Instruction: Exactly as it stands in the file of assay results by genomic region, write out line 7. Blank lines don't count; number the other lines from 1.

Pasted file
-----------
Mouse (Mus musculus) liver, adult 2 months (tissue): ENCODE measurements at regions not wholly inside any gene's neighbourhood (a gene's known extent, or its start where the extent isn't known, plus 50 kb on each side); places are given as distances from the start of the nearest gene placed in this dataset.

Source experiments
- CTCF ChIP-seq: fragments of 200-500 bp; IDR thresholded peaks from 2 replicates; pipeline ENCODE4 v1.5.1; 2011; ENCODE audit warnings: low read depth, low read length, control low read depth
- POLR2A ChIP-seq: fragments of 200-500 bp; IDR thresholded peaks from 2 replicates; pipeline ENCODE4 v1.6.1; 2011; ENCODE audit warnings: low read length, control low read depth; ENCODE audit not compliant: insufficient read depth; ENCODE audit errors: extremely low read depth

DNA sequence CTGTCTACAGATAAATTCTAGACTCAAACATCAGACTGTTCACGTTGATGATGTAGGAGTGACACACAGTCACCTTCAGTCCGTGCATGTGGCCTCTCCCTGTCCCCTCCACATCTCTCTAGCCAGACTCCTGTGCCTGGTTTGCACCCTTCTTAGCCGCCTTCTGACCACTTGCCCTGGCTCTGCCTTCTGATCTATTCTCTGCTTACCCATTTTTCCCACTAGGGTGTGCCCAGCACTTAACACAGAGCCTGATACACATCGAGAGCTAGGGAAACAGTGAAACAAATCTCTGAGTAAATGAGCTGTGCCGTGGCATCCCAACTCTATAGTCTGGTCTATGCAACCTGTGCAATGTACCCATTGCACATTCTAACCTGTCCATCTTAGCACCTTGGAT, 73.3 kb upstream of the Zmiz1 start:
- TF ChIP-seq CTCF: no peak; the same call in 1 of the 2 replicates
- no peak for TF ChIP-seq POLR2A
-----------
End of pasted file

- no peak for TF ChIP-seq POLR2A